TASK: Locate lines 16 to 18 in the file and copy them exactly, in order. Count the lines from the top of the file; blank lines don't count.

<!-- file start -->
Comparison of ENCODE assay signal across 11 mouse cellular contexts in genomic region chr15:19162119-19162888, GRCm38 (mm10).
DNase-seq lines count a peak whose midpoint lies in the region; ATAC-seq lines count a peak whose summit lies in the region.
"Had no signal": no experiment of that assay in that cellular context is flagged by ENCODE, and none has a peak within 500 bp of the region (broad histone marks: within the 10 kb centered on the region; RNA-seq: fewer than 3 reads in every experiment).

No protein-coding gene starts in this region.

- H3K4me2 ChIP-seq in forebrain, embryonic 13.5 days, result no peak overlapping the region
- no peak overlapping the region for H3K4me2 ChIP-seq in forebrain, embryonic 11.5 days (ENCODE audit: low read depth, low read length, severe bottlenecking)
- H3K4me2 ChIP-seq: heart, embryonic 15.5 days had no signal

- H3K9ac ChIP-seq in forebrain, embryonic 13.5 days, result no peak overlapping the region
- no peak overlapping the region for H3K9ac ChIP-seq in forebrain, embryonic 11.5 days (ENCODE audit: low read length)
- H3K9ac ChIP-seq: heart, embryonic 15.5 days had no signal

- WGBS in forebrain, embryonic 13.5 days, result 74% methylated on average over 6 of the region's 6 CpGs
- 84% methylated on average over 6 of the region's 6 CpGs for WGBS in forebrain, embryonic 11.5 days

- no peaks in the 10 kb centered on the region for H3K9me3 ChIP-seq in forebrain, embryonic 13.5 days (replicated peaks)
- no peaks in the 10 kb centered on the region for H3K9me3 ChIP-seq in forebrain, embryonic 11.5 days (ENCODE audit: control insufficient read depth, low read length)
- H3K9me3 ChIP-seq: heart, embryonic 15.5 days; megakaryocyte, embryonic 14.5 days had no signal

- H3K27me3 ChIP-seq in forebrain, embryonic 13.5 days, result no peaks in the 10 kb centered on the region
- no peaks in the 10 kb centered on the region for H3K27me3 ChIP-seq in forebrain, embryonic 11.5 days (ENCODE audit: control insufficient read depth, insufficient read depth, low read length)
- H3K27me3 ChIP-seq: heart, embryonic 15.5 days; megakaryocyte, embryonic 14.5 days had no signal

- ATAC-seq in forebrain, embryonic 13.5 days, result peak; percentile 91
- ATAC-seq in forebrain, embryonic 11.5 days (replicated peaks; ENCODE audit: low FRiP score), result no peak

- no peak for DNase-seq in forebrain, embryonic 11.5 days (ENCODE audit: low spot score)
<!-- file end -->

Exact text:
- H3K27me3 ChIP-seq in forebrain, embryonic 13.5 days, result no peaks in the 10 kb centered on the region
- no peaks in the 10 kb centered on the region for H3K27me3 ChIP-seq in forebrain, embryonic 11.5 days (ENCODE audit: control insufficient read depth, insufficient read depth, low read length)
- H3K27me3 ChIP-seq: heart, embryonic 15.5 days; megakaryocyte, embryonic 14.5 days had no signal